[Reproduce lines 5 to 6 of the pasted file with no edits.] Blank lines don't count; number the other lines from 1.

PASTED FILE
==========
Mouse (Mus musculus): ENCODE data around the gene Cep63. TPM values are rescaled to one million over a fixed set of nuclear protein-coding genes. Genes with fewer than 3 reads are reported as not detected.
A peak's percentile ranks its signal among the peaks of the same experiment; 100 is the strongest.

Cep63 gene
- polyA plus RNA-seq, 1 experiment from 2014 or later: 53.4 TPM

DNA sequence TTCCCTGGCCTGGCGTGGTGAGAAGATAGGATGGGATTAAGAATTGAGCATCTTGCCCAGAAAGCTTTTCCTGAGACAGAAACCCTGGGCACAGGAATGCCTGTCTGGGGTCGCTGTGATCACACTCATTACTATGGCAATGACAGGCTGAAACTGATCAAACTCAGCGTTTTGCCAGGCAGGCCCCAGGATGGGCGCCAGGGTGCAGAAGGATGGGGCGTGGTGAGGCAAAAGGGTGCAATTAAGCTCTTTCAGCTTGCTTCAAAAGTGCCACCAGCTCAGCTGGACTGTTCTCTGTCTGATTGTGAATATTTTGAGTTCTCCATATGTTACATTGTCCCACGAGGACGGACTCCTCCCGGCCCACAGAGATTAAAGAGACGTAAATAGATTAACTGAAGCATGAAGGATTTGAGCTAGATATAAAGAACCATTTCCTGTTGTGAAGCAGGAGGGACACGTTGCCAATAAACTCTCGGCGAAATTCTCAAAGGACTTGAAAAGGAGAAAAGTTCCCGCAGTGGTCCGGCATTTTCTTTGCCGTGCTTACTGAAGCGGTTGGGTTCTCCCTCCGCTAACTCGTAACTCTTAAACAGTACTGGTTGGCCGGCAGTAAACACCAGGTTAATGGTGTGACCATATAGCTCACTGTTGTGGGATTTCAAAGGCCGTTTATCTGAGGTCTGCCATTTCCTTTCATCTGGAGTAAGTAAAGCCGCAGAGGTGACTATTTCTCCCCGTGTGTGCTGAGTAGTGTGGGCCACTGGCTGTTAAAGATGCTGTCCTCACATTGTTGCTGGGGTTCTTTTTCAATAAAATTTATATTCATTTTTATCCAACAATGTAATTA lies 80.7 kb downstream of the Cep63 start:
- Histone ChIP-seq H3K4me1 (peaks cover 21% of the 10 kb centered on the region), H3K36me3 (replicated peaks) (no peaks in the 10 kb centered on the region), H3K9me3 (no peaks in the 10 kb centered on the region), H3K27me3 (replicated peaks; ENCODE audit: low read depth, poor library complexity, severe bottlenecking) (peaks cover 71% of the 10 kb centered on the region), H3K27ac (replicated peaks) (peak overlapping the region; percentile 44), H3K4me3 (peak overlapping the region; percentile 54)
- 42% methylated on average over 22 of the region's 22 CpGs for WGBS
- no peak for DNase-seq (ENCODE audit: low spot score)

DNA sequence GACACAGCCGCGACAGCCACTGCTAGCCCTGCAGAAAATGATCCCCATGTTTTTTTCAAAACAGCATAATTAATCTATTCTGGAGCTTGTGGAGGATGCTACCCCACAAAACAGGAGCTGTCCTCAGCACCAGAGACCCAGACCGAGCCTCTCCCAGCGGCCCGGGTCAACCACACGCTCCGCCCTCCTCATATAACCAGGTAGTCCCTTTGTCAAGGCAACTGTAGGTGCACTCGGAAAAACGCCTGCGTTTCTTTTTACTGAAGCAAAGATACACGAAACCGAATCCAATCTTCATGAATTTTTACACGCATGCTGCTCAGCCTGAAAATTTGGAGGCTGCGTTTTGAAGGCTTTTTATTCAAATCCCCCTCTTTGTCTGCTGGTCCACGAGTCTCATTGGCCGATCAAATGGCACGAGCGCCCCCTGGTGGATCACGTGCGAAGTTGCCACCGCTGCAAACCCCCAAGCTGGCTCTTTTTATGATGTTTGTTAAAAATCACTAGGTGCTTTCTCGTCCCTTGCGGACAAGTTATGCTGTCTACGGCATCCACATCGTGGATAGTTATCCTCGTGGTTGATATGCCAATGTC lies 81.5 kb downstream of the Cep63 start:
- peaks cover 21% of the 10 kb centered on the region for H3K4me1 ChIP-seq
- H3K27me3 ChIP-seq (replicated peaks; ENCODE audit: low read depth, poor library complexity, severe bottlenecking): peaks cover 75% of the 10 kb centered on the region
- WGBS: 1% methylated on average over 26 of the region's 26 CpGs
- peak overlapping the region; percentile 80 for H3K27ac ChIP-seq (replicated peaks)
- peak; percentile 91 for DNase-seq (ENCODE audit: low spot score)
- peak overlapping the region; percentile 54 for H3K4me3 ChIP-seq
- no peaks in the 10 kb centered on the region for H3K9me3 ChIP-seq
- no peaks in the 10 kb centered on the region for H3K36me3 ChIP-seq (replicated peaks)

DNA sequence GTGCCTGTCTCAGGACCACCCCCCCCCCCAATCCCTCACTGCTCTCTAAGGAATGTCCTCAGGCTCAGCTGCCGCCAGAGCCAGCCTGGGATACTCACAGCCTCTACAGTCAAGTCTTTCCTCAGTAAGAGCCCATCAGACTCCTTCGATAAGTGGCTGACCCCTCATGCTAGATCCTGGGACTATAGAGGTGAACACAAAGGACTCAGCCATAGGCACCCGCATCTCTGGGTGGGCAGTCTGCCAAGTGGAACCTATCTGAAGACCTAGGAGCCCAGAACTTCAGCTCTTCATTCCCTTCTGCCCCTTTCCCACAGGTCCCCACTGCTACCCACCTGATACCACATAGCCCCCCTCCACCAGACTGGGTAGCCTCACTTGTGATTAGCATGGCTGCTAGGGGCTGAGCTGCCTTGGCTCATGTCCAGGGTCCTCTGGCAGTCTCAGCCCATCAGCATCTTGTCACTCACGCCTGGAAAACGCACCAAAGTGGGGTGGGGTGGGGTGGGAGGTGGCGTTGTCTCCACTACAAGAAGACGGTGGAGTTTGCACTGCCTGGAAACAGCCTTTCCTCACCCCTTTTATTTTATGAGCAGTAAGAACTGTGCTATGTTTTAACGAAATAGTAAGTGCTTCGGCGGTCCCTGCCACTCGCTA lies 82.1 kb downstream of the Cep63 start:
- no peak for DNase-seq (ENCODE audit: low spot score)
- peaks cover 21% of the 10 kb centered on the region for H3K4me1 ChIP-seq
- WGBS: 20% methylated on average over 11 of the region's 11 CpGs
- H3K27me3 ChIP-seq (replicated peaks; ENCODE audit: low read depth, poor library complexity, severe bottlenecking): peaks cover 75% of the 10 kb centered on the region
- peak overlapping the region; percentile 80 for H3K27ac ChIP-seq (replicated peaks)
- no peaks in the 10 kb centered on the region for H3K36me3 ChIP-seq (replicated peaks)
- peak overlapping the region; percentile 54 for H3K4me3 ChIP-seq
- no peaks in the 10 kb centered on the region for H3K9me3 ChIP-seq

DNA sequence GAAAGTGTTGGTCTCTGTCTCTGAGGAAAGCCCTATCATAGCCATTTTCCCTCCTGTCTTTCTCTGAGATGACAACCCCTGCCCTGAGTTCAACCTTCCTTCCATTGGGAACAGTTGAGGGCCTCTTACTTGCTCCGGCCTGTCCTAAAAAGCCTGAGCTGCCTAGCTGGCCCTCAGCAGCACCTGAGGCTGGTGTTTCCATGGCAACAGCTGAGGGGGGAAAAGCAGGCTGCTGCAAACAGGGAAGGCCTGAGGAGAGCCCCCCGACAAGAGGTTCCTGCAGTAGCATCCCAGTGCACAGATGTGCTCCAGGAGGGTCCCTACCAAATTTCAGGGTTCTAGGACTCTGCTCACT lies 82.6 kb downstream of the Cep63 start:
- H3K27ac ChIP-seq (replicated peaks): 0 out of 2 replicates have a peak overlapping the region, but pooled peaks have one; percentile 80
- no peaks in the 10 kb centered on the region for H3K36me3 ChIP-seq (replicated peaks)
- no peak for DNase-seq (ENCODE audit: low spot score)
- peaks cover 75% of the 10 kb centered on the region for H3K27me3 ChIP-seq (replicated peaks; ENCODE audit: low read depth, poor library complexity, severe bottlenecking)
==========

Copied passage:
DNA sequence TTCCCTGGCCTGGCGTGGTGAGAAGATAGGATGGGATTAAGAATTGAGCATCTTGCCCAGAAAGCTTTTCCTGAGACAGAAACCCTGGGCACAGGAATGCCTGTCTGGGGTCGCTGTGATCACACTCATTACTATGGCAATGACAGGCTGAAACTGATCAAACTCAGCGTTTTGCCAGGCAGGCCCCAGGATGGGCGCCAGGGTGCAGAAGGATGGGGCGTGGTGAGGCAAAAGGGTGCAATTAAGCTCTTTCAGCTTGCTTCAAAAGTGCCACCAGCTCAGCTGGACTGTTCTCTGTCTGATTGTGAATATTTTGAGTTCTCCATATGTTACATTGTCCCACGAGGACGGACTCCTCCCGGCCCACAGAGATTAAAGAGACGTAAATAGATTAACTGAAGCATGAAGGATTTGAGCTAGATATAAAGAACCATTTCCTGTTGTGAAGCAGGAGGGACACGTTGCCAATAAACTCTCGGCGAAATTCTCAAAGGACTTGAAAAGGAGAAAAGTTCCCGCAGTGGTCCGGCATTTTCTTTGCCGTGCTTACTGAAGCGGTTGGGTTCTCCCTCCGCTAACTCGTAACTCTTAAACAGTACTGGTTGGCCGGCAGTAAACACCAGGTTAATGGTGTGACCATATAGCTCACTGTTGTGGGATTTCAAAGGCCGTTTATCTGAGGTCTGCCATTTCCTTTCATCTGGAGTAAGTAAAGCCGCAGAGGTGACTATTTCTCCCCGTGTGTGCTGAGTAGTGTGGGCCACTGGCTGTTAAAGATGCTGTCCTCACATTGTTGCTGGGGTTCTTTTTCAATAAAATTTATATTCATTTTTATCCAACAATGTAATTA lies 80.7 kb downstream of the Cep63 start:
- Histone ChIP-seq H3K4me1 (peaks cover 21% of the 10 kb centered on the region), H3K36me3 (replicated peaks) (no peaks in the 10 kb centered on the region), H3K9me3 (no peaks in the 10 kb centered on the region), H3K27me3 (replicated peaks; ENCODE audit: low read depth, poor library complexity, severe bottlenecking) (peaks cover 71% of the 10 kb centered on the region), H3K27ac (replicated peaks) (peak overlapping the region; percentile 44), H3K4me3 (peak overlapping the region; percentile 54)